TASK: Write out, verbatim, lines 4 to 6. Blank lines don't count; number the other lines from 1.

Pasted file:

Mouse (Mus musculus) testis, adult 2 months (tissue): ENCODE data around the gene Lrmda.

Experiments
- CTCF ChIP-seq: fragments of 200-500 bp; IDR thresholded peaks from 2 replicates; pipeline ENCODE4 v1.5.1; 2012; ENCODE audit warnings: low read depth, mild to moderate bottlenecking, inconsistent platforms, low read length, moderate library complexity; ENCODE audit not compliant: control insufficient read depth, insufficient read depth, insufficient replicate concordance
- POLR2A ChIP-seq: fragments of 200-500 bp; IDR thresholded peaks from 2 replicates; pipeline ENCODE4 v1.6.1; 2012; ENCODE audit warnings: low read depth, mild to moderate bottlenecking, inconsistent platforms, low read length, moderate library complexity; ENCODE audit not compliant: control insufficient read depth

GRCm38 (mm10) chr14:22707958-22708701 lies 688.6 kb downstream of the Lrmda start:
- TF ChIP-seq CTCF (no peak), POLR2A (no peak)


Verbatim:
- POLR2A ChIP-seq: fragments of 200-500 bp; IDR thresholded peaks from 2 replicates; pipeline ENCODE4 v1.6.1; 2012; ENCODE audit warnings: low read depth, mild to moderate bottlenecking, inconsistent platforms, low read length, moderate library complexity; ENCODE audit not compliant: control insufficient read depth

GRCm38 (mm10) chr14:22707958-22708701 lies 688.6 kb downstream of the Lrmda start:
- TF ChIP-seq CTCF (no peak), POLR2A (no peak)